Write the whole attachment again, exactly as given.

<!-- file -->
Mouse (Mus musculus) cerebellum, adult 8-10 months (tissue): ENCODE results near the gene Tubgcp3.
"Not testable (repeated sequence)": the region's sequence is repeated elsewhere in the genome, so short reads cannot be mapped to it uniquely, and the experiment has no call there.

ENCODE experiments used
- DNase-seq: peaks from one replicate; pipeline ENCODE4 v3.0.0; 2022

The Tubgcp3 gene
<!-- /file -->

Mouse (Mus musculus) cerebellum, adult 8-10 months (tissue): ENCODE results near the gene Tubgcp3.
"Not testable (repeated sequence)": the region's sequence is repeated elsewhere in the genome, so short reads cannot be mapped to it uniquely, and the experiment has no call there.

ENCODE experiments used
- DNase-seq: peaks from one replicate; pipeline ENCODE4 v3.0.0; 2022

The Tubgcp3 gene